One of the most interesting and unique aspects of New Orleans is that they can’t actually bury their dead. Because they’re so far below sea level, the bodies, if buried, would sooner or later all emerge from the swampy soil, so instead, they bury those lost above ground in what they call “cities of the dead.”
As I’ve said in previous posts, the ghost tour was what originally drew my friend and me to New Orleans for our girls’ trip destination this year, and a close second was the idea of exploring NO’s cemeteries at night. Alas, you actually can’t get into most of their cemeteries after the sun has gone down, largely because vandals took to wreaking havoc on what should be places of rest for strangers’ loved ones. Which was kind of a bummer, because let’s be real, cemeteries, while always interesting (in my opinion, at least), are lent an added layer of mystery under the cover of darkness.
But in fact, New Orleans’ oldest cemetery, St. Louis Cemetery I cannot be accessed without a guide (it’s surrounded on all four sides by a wall, into which remains are also stored). We thought briefly of going to St. Louis Cemetery II, which is not as famous and doesn’t require a guide, but reviews of the area didn’t exactly give us warm fuzzies. So, in the end, we opted for a one-hour walking tour of Louis I, the oldest cemetery in New Orleans, and home to voodoo priestess Marie Laveau’s remains.
The day was blazing right off the bat. It was in the mid-90s by 10 o’clock, and there is very little shade in the cemetery. But our guide was just lovely; in addition to being extremely informative about the cemetery, she lent me her fan, which was an absolute godsend.
We learned about the different kind of tombs, from condos (tombs that are four or five ‘stories’ tall, with a story for each family member) to houses (a ‘coffee table’ resides in the center, and the bones are ground into dust and swept into troughs on either side, along with the ashes of that person and other family members). Most of the tombs in Louis I are from the 18th and 19th centuries, though Nicolas Cage’s future resting place is there, in the shape of a pyramid.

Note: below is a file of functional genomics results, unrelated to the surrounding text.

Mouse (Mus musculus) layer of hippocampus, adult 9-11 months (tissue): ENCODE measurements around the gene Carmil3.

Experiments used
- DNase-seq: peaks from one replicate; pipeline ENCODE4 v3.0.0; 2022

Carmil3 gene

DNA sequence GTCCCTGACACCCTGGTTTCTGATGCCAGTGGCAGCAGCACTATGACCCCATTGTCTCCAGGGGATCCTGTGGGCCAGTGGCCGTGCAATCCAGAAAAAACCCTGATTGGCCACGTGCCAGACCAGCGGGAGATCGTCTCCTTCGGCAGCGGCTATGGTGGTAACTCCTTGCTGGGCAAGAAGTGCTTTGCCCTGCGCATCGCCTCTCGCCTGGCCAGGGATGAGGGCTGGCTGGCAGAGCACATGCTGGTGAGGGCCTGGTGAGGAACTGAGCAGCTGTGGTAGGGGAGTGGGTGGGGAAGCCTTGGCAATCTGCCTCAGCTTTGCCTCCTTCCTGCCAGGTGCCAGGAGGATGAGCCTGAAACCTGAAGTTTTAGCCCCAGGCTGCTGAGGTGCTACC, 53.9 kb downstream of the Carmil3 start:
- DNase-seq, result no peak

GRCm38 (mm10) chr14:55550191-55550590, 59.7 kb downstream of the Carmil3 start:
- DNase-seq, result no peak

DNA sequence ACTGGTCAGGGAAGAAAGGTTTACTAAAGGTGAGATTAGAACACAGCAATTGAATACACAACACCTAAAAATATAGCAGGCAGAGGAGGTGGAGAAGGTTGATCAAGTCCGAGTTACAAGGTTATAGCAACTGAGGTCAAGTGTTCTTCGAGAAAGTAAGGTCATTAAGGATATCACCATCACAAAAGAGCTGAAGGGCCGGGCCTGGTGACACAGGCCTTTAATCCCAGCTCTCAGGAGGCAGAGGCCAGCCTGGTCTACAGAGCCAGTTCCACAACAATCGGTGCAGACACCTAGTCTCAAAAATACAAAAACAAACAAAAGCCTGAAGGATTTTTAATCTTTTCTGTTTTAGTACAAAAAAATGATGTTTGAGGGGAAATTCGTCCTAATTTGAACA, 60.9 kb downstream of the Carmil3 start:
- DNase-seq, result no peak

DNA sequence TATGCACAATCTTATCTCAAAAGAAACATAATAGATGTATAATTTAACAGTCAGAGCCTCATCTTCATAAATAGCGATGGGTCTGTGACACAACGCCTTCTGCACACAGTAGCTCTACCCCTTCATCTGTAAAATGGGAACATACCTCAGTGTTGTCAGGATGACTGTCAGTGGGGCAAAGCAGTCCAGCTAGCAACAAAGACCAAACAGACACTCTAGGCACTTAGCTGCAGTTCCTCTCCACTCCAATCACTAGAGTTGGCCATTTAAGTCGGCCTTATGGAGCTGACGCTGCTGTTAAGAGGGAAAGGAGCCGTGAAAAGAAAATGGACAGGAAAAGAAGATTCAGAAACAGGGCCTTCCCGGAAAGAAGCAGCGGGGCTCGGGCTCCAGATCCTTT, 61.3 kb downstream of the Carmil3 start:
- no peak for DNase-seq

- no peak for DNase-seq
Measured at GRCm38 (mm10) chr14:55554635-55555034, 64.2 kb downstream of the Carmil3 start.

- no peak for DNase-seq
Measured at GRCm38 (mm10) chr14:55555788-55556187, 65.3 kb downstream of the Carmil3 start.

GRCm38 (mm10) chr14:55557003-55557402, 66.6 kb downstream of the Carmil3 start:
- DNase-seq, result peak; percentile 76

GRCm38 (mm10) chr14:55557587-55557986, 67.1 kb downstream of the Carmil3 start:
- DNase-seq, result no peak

Speaking of Nicolas Cage…there’s a story about the crumbling tomb that resides to the left of his pristine, snow-white Atlas Obscura: There’s a party scene from Dennis Hopper’s film Easy Rider that was shot in Louis I Cemetery. From what we were told, it’s trippy as hell, an out-of-control party, and one of the extras decided it would be funny to crawl into the open ‘story’ of one of the tombs, where he got stuck and promptly passed out. No one was sure if he was alive or dead, so they tied a bell to his toe (a system they used in the olden days to determine if someone was buried alive—true story) and stationed someone in front of the tomb for several days; if I remember correctly (feel free to correct me), the man remained in that tomb for four days, beneath the blazing New Orleans sun, before his toe finally wiggled, and they removed the large man from the tomb. Crazy, right?
We did a one-hour tour, which, in my opinion, was plenty (it’s a very small cemetery), though they also offer two-hour tours. Ever since the hubs and I stumbled upon a random and super-old cemetery in the Swiss countryside, I’ve found cemeteries to be fascinating; normally, I’m happy just to wander and study all of the tombs, spinning stories about the people who rest there, but I will say in this case I’m glad that we had a guide. Learning about the various types of tombs and the stories of some of the famous people interned there definitely lent some valuable and interesting context to the experience. I highly recommend doing the St. Louis I Cemetery Walking Tour when you’re in New Orleans!
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